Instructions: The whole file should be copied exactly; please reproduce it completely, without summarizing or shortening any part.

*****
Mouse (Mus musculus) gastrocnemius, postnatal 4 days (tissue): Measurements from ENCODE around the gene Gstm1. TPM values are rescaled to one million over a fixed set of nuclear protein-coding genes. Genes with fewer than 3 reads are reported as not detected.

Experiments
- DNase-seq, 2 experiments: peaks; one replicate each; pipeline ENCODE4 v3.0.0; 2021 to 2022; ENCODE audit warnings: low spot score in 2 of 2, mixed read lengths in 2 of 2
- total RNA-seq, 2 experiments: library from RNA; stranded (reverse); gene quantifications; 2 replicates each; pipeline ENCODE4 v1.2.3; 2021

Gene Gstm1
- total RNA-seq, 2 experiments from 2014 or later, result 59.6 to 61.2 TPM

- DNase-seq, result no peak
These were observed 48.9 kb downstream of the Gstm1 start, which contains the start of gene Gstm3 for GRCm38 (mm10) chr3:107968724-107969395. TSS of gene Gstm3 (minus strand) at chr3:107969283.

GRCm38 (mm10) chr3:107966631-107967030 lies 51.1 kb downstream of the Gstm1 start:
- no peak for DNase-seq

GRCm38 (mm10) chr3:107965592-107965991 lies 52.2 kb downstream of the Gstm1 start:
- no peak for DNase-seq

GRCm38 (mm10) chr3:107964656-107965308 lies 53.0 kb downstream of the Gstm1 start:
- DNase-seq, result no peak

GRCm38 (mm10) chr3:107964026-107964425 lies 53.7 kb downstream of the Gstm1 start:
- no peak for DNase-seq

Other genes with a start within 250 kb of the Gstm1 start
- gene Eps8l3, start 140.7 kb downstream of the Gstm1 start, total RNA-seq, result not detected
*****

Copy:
Mouse (Mus musculus) gastrocnemius, postnatal 4 days (tissue): Measurements from ENCODE around the gene Gstm1. TPM values are rescaled to one million over a fixed set of nuclear protein-coding genes. Genes with fewer than 3 reads are reported as not detected.

Experiments
- DNase-seq, 2 experiments: peaks; one replicate each; pipeline ENCODE4 v3.0.0; 2021 to 2022; ENCODE audit warnings: low spot score in 2 of 2, mixed read lengths in 2 of 2
- total RNA-seq, 2 experiments: library from RNA; stranded (reverse); gene quantifications; 2 replicates each; pipeline ENCODE4 v1.2.3; 2021

Gene Gstm1
- total RNA-seq, 2 experiments from 2014 or later, result 59.6 to 61.2 TPM

- DNase-seq, result no peak
These were observed 48.9 kb downstream of the Gstm1 start, which contains the start of gene Gstm3 for GRCm38 (mm10) chr3:107968724-107969395. TSS of gene Gstm3 (minus strand) at chr3:107969283.

GRCm38 (mm10) chr3:107966631-107967030 lies 51.1 kb downstream of the Gstm1 start:
- no peak for DNase-seq

GRCm38 (mm10) chr3:107965592-107965991 lies 52.2 kb downstream of the Gstm1 start:
- no peak for DNase-seq

GRCm38 (mm10) chr3:107964656-107965308 lies 53.0 kb downstream of the Gstm1 start:
- DNase-seq, result no peak

GRCm38 (mm10) chr3:107964026-107964425 lies 53.7 kb downstream of the Gstm1 start:
- no peak for DNase-seq

Other genes with a start within 250 kb of the Gstm1 start
- gene Eps8l3, start 140.7 kb downstream of the Gstm1 start, total RNA-seq, result not detected